J.D. Long-GarcíaOctober 27, 2020

The United States is becoming more Latino every day. Encuentro shows there is nothing wrong with that.

Delegates celebrate the Sept. 23, 2018, closing session of the Fifth National Encuentro, or V Encuentro, in Grapevine, Texas. (CNS photo/Tyler Orsburn)

Zoom meetings and virtual conferences don’t usually start with music, laughter and dancing, but that’s how V Encuentro does it. The virtual diocesan in-service Oct. 9-10, which brought together Latino Catholic leaders from 103 dioceses throughout the United States, kicked off with Iván Diáz’s “Nuestra Alegría (Our Joy),” the official youth and young adult song for the V Encuentro process.

It is impossible to hear “Nuestra Alegría” and not dance. It makes you feel at one with God, your neighbor and, well, the entire universe. Mr. Diáz sings:

Jesús nos llama a ir al encuentro
de su pueblo en todo lugar.
Jesús nos llama a ser misioneros
llevando paz y caridad.

For those of you who don’t speak Spanish, he is singing about Jesus calling us to encounter each other, to be missionaries of peace and love. Mr. Díaz continues in the chorus: Our joy comes from serving others. Our mission is to evangelize. And our culture is a culture of encounter with God and humanity.

“Nuestra Alegria” has become an anthem for the V Encuentro process. It at once captures the hope of our community, our cultures and the common mission we have before us. The V Encuentro process is a response to Pope Francis’ call in “Evangelii Gaudium” for the church to go forth as a community of missionary disciples.

Encuentro is an initiative from the U.S. bishops intended to better serve the growing Latin American community. The process involves evangelization, consultation and mission, themes that resonate with Catholics from Latin America. Thousands are participating across the United States. Representatives have gone to the margins to listen to those who have not felt welcomed in the church. The findings of the consultative process will be implemented during the next two years.

“Nuestra Alegria” has become an anthem for the V Encuentro process.

“I encourage you to continue this journey,” Archbishop Nelson Pérez of Philadelphia said during the virtual in-service. “This weekend is not the end. It opens the next phase for implementing what we have learned—a new vision for pastoral ministry in the United States.”

It was a striking message of hope and unity during a time when society is beset with so much doubt and despair. We are almost a year into a global pandemic, which has exposed economic inequality and deep-seated racial divisions in the United States. We are also in the middle of a contentious presidential campaign that has further divided the country along partisan lines.

But Encuentro offers a different vision of the United States. “The landscape has changed and there is an urgent need to be even more creative and resourceful as we adapt our pastoral response generated by the V Encuentro process to this new reality,” said Auxiliary Bishop Arturo Cepeda of Detroit, the chairman of the U.S. Conference of Catholic Bishops’ Subcommittee on Hispanic Affairs.

Teresa Maya, a Sister of Charity of the Incarnate Word, said the process has helped participants listen to each other. “We need each other to conquer fear,” she said. “Hope is the gift of community.” She described Encuentro as the way to face fear, as a way forward, as a process, not a destination.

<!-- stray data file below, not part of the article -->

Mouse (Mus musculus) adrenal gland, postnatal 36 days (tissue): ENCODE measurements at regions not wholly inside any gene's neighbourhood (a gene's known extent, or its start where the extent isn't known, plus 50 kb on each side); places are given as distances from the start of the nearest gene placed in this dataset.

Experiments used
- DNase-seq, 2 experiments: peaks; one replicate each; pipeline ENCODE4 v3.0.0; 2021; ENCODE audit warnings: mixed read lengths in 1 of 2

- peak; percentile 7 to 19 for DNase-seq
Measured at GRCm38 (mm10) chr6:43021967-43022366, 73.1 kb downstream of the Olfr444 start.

“We are called to be who Jesus created us to be: Inclusive, forgiving, merciful.”

“This movement cannot stop because we are afraid, because we are confused or because we disagree,” she said. “Compassion, mercy, the common good, service of neighbor unite us in our faith. We are called so that we can be sent.... We gather not because we agree. We gather because we are convened by the person of Jesus Christ.”

Making the reign of God a reality means that we cannot sit idly and accept the divisions we see around us, Sister Maya said. “We are called to be who Jesus created us to be,” she said. “Inclusive, forgiving, merciful.”

The V Encuentro process is taking place while the overall number of Christians in the United States is declining. Last year, the Pew Research Center also found that less than half of U.S. Latinos are Catholic, a significant drop from 10 years ago.

Personally, I hope the findings of V Encuentro will enable the church to make a much-needed pivot. Lay Latino Catholics, including young adults, are poised to take on more responsibilities in the church and in society. The United States is becoming more Latino with each passing day, and truly there’s nothing wrong with that.

Take the Friday evening music celebration, for example. Pedro Rubalcava and other Catholic musicians sang songs from different Latin American countries in English and Spanish. They demonstrated how cultures can coexist and celebrate together while retaining their unique heritage. Over the next several years, experts expect the Latino community to continue to flourish in the United States. In 50 years, who knows? It may be a different group that is prominent. But whatever the culture or language or ethnicity, Encuentro identifies the common center of Christian life: Jesus.

“In the face of all the sadness we see, the world is waiting for an outpouring of Christian love, from you and from me,” Archbishop José H. Gomez of Los Angeles, the president of the U.S.C.C.B., said in the closing Mass. “Our Lord is calling us to love without holding anything back.”

The time has come for Latinos to lead the church and push society forward. Nothing will hold us back.

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